Little Bean can’t talk yet (unless you count enthusiastic “dadda dadda dad!” as talking, and I don’t, because she can’t say “mum”. Until then I have selective deafness). She does understand quite a lot of words though and it’s only a matter of time before she starts that delightful process of wanting to name everything in her environment.
Eyes and ears and mouth and nose will be pretty easy words to teach her. And bellybutton and knees.
It gets a little tricker in between there though.
I strongly believe that all children need to know how to speak about their bodies using the proper words, for self-protection, as well as creating a healthy self-image free of shame and the need to point and giggle at art galleries. And clearly we can’t rely on schools to take over the work of teaching young folk what’s what and what shouldn’t go where at the moment and why. Today’s Sunday Age headline Sex Ed For 10 Year Olds is meant to be provocative I suppose but personally I think at a time when the sexualisation of children starts earlier and earlier and adolescent cases of chlamydia are at epidemic proportions, starting at 10 months is more sensible. Ten year olds can probably learn more about sex from their Bratz dolls than they would in sex ed classes.
So education begins at home. But there is the problem of language. If Bean was a boy, we’d have the very simple and respectable word penis to rely on. And at times that seemed too clinical, there’d be the innocuous willy. And older boys have the luxury of great choice: the widely used and utilitarian dick or the proudly masculine cock being two of the more popular options. Instead, I have a daughter, and so I must choose between the anatomically correct (since we’d be referring to her external genitalia) vulva or the more widely used and recognised vagina. For more irreverent moments, we’re left with the archaic and confusing fanny, the asexual and misleading front-bottom or even one anti-sexual and horrifying suggestion I heard: no-no parts. When she’s grown, it’s porn terms like pussy or the misppropriated, negatively-weighted cunt. (Hey, if James McAvoy can say it in Atonement I can say it here. And at home. And I do.)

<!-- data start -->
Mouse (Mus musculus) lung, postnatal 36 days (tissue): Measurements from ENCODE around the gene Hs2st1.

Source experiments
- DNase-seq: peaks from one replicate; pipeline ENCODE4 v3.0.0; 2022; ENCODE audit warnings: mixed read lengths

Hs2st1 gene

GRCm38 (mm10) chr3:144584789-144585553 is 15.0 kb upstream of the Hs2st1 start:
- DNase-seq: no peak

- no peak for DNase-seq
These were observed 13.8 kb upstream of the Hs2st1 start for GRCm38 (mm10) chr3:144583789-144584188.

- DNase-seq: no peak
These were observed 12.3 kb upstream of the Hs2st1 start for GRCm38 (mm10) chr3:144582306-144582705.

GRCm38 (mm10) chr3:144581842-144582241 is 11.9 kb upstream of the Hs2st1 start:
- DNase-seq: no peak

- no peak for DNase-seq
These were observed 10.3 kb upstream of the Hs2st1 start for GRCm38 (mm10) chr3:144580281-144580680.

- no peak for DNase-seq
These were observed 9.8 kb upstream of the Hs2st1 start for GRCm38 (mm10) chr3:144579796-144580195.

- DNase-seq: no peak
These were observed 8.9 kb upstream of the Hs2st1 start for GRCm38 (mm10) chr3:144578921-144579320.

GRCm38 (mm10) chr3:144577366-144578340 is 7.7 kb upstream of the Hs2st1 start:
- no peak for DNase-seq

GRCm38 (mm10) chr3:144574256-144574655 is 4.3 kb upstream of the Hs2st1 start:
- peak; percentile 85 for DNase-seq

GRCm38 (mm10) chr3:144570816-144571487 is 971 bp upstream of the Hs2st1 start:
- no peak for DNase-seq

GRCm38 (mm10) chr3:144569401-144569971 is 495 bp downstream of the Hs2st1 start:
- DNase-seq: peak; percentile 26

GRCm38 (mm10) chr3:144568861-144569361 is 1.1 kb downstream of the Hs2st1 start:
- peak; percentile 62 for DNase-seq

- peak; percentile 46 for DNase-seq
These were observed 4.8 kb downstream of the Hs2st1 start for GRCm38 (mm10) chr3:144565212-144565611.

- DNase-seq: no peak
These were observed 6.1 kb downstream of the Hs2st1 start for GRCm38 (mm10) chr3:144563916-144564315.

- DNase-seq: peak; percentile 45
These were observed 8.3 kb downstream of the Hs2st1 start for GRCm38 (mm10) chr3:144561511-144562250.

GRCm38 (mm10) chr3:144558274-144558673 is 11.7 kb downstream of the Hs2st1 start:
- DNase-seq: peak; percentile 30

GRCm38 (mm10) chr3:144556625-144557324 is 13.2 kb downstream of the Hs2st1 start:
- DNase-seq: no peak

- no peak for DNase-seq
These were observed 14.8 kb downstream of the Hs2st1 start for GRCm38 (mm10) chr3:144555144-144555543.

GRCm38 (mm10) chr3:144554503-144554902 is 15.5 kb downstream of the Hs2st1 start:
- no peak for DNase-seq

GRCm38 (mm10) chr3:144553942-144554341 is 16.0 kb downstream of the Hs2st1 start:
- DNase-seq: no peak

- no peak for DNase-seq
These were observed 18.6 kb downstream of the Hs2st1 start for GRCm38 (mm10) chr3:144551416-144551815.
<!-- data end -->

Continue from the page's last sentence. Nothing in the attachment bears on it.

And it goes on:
I did toy with the idea of reclaiming the c-word in the most vital way by giving it to my daughter.
But I live in the real world where little Isabella returning home from a playdate at our house saying ‘mummy, guess what word I learned today…’ wouldn’t only spell the end of playdates at our house but lead to a lifetime of being whispered about in the local supermarket queue. And not just because I have more than 12 items in my basket.
So, vagina it is. Unless the three of you can think of a better alternative.